The manta ray's diet consists mainly of the small plants and animals that make up plankton. They also eat shrimp, crab and small fish that are swept up in the process of filter feeding.
Manta rays hunt using both sight and smell. Once prey is located, the manta rays herd their food by swimming around a group of plankton in tightening circles until there is a concentrated mass of the organisms. Then the manta ray tightens its cephalic fins around its mouth to form a funnel and swims, open-mouthed, in a straight line through the mass. Spongy plates along the animal's gills collect the food, and the filtered water passes through the gills back into the ocean. The food is then pushed into the manta ray's stomach.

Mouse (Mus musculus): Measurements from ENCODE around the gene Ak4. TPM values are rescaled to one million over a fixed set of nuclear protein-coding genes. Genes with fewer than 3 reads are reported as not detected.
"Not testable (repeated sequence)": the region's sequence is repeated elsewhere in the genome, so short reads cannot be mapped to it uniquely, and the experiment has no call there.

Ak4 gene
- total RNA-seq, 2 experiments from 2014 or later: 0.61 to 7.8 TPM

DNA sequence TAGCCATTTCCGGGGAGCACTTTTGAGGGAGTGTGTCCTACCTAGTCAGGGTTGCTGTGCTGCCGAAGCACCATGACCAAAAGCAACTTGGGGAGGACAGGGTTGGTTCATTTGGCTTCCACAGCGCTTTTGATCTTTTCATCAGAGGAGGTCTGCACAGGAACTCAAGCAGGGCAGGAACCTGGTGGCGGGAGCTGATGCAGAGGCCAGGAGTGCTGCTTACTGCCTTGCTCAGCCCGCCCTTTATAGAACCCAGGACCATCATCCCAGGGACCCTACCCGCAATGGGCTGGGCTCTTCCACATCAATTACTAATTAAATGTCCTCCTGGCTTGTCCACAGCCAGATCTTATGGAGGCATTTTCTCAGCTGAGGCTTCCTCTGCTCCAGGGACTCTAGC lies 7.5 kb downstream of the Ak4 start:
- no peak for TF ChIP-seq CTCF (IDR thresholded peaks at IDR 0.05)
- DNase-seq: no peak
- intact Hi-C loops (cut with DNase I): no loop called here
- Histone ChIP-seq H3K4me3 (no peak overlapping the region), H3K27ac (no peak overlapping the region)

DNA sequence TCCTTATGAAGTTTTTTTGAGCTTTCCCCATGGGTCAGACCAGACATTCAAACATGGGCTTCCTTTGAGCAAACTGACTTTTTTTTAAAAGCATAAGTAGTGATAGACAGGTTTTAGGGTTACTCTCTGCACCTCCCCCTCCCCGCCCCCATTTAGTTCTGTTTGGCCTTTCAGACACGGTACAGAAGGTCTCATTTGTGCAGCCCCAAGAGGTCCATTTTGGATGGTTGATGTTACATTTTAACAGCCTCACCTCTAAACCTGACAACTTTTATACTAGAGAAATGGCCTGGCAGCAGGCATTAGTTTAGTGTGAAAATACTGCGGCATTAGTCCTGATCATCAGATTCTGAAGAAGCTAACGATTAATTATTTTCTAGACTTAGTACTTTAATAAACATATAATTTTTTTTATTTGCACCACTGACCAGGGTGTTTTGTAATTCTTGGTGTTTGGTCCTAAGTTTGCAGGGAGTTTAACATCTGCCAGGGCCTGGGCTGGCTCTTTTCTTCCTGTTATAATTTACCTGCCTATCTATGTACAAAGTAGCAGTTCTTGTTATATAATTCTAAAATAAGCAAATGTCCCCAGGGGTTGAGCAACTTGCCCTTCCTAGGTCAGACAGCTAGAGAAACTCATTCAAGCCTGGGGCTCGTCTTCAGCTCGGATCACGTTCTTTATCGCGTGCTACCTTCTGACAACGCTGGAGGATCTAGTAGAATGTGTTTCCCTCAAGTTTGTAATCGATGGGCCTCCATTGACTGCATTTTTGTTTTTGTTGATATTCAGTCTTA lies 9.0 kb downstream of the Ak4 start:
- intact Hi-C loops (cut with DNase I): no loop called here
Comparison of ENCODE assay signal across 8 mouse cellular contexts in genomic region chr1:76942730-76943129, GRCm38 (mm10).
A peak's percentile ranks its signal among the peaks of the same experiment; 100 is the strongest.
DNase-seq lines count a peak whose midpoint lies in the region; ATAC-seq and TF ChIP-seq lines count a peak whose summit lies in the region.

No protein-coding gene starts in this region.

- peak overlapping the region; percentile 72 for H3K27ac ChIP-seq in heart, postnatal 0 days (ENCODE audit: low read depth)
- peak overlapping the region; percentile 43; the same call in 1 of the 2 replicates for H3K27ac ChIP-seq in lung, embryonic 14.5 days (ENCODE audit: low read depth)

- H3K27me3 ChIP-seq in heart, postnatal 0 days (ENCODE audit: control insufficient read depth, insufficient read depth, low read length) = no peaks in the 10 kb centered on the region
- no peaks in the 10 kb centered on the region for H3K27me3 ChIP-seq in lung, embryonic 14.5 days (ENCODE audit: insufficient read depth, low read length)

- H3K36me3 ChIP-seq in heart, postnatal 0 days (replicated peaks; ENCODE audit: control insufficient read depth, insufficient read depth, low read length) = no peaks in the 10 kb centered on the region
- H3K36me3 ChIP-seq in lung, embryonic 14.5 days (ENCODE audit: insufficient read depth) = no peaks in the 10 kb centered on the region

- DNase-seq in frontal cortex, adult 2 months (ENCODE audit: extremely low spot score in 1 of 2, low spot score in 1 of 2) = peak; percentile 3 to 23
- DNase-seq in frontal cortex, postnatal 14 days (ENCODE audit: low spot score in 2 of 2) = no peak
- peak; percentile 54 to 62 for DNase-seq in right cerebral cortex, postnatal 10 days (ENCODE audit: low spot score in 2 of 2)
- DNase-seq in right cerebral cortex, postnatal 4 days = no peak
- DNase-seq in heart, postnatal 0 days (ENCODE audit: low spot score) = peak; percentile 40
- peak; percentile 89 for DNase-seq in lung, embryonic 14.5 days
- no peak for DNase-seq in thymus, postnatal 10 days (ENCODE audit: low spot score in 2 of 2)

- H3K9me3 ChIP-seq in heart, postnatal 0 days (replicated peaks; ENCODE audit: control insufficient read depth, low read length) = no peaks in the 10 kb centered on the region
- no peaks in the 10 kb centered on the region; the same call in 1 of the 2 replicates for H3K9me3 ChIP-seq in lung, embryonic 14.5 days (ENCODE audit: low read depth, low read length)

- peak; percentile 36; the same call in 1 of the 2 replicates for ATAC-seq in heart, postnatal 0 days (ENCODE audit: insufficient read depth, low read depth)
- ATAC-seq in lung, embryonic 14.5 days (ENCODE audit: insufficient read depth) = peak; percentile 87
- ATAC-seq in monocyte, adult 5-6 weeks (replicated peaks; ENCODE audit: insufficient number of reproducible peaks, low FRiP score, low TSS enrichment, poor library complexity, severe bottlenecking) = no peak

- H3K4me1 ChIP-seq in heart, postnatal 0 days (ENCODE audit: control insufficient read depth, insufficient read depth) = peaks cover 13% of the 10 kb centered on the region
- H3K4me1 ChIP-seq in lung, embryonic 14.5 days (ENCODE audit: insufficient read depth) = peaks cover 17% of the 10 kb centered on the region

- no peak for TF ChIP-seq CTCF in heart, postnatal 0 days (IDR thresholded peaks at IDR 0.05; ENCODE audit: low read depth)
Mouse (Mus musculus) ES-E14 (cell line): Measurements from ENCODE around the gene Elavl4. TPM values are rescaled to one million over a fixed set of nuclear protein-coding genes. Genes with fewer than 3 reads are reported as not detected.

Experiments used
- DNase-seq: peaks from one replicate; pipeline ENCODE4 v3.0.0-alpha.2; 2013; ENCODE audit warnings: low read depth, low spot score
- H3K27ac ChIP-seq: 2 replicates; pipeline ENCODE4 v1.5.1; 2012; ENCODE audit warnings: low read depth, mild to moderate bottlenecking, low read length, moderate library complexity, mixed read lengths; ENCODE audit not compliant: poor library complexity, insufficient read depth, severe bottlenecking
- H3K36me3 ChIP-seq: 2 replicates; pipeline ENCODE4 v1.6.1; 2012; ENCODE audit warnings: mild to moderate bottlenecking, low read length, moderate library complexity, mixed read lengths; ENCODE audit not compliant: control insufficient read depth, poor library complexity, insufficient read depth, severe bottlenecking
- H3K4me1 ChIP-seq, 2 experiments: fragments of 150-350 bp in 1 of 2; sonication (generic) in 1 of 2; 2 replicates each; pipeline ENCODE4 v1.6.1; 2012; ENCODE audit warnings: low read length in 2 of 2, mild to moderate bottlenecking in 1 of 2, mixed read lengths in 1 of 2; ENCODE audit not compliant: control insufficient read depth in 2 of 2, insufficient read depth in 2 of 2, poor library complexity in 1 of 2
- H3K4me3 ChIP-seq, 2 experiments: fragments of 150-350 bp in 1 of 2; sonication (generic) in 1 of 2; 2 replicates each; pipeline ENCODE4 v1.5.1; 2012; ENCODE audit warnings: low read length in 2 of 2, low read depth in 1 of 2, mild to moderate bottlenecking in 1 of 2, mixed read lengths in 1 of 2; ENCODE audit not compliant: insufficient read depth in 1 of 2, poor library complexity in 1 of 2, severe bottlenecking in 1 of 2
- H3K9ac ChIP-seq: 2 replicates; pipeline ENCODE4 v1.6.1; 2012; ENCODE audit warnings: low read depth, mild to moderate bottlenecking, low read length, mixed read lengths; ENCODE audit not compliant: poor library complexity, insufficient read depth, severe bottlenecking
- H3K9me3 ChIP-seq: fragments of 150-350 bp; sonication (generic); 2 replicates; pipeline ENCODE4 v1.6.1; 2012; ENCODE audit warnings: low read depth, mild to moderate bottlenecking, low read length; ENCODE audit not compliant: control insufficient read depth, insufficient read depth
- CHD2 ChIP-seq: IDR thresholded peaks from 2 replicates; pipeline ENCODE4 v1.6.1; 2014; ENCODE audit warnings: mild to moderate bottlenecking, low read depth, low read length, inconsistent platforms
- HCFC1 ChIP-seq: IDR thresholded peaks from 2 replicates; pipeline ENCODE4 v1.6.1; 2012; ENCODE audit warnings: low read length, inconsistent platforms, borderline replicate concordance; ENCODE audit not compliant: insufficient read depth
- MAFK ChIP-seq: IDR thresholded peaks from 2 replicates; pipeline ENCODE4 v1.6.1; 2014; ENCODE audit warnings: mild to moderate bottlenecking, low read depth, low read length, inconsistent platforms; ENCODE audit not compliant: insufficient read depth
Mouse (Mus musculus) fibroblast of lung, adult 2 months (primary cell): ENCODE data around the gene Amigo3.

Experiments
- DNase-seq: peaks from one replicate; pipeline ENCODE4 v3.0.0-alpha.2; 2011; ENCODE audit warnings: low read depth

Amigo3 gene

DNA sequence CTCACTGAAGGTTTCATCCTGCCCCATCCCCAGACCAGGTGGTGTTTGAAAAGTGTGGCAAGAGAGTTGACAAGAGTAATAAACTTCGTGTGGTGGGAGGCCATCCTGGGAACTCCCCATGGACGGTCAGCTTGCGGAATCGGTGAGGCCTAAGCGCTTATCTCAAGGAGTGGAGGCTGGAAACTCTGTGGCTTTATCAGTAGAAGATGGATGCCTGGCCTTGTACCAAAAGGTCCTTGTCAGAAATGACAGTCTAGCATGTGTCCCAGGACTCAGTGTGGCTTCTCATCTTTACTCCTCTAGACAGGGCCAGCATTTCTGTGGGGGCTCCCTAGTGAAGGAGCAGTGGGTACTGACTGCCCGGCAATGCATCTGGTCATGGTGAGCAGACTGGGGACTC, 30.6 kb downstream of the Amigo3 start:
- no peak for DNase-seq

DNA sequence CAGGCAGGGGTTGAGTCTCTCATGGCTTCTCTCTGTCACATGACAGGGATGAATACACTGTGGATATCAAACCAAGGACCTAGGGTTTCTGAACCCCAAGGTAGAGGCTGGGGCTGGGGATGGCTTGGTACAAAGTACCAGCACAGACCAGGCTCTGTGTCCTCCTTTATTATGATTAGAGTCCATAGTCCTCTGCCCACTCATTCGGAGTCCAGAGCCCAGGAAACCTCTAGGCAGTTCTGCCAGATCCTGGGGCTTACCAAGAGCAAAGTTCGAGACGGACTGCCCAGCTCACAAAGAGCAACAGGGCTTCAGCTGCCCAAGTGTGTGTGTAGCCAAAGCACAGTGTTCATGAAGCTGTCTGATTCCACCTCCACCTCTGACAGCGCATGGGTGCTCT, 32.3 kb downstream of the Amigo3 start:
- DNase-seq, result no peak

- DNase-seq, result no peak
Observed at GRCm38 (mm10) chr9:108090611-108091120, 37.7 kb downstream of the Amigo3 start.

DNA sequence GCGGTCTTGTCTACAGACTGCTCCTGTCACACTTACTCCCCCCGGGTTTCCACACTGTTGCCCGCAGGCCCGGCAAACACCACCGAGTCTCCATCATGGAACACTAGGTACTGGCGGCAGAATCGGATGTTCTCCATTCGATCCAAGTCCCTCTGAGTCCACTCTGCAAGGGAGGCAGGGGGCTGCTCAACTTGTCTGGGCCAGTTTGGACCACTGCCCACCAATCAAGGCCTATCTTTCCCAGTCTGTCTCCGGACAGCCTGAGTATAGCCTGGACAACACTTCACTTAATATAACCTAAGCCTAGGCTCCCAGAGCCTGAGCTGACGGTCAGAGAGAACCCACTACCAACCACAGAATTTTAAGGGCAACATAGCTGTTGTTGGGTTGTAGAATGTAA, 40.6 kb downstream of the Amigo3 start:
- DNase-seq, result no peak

The largest manta rays grow in excess of 20 feet wide, weigh over 2,900 pounds, and consume up to 60 pounds of food per day. They primarily hunt at night, but hunt both day and night if food is scarce. Manta rays are attracted to coral reefs and areas where sea animals gather to have parasites removed by cleaner fish and shrimp. The manta rays remember these areas and return frequently to hunt.